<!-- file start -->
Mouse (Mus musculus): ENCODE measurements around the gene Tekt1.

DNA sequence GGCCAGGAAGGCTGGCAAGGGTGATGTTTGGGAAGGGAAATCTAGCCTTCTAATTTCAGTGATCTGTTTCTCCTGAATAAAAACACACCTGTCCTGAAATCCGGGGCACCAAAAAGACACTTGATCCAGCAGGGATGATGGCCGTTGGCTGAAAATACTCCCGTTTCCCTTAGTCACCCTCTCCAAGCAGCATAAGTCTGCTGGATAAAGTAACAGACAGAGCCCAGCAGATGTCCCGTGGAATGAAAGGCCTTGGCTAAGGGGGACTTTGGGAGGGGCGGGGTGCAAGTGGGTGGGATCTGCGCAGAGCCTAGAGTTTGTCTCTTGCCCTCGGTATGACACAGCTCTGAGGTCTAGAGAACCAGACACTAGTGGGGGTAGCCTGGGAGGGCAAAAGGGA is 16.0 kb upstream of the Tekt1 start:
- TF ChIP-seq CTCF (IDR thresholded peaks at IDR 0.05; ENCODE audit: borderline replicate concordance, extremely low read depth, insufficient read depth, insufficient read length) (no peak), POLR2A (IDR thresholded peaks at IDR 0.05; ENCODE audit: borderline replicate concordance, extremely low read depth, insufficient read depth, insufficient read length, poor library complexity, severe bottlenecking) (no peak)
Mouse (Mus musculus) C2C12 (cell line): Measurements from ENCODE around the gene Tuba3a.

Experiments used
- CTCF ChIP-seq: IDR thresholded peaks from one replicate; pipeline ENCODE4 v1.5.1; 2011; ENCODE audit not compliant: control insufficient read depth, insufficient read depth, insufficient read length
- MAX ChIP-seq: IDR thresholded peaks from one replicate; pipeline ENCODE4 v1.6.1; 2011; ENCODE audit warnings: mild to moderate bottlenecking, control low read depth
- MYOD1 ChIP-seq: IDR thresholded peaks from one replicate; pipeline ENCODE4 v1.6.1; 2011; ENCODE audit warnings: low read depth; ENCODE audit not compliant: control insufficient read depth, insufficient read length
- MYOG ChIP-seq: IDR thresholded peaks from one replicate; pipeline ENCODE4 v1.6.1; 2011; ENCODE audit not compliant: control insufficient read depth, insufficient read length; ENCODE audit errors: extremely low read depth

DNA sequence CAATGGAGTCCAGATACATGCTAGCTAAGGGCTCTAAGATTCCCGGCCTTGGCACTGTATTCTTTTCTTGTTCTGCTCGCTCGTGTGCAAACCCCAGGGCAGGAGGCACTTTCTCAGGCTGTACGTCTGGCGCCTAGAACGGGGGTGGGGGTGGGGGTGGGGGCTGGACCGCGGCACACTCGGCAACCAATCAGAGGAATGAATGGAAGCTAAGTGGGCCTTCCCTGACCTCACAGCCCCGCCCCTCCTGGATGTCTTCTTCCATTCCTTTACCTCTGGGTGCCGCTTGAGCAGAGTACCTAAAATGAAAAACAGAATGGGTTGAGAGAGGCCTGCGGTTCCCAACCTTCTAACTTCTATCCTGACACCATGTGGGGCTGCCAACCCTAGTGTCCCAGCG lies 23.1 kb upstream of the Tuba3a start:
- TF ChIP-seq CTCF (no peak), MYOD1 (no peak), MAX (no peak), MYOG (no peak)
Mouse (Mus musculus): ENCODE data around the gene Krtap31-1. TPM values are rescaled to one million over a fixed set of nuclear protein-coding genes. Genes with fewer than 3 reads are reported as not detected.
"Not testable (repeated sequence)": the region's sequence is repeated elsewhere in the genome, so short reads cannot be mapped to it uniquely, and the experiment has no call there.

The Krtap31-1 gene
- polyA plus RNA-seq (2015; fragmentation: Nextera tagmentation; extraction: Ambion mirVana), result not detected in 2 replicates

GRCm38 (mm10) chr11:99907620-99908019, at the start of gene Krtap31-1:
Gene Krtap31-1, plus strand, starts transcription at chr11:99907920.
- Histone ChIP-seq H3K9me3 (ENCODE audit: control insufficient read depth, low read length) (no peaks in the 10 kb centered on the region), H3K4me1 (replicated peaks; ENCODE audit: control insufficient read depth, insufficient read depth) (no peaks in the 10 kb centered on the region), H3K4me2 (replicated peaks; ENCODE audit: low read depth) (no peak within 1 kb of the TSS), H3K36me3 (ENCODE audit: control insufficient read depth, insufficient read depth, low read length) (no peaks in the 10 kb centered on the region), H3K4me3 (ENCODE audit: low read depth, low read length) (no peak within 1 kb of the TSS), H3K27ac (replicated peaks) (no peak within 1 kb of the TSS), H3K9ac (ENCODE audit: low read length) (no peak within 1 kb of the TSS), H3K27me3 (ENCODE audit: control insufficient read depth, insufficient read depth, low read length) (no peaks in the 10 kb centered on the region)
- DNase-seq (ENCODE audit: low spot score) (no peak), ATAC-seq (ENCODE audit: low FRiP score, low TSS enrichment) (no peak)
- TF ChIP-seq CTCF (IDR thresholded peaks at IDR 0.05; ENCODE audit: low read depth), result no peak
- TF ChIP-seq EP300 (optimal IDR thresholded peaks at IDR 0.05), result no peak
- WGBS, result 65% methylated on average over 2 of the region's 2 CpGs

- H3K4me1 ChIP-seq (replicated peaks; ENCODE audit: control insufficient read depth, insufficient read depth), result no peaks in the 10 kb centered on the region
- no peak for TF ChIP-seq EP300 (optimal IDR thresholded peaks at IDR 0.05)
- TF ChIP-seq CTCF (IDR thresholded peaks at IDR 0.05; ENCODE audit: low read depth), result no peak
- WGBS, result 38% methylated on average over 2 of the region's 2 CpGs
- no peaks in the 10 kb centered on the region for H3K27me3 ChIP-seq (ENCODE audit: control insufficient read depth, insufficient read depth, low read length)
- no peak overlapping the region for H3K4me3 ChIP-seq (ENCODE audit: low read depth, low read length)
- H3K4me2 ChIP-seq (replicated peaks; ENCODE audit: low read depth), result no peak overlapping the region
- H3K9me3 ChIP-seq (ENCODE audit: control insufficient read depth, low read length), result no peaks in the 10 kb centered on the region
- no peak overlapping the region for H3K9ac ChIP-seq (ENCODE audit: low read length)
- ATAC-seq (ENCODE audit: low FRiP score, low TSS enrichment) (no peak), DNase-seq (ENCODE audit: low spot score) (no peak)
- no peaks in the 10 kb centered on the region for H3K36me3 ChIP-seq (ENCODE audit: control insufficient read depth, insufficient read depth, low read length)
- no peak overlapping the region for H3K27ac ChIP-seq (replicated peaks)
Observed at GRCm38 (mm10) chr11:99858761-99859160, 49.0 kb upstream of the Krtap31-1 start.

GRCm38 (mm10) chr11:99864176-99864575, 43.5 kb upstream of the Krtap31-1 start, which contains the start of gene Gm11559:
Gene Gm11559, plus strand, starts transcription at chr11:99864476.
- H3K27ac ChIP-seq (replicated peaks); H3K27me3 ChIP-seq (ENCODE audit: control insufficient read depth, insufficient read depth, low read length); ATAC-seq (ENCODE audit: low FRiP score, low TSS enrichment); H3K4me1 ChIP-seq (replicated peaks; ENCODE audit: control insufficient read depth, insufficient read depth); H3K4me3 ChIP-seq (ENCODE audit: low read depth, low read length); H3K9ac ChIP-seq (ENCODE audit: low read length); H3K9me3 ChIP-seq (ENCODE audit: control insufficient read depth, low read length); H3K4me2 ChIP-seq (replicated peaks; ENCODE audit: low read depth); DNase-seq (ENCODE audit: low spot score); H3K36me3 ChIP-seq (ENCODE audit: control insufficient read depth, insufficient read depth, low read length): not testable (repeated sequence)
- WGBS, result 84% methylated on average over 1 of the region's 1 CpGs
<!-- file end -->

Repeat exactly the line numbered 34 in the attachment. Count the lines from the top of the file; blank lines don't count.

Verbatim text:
- no peak overlapping the region for H3K27ac ChIP-seq (replicated peaks)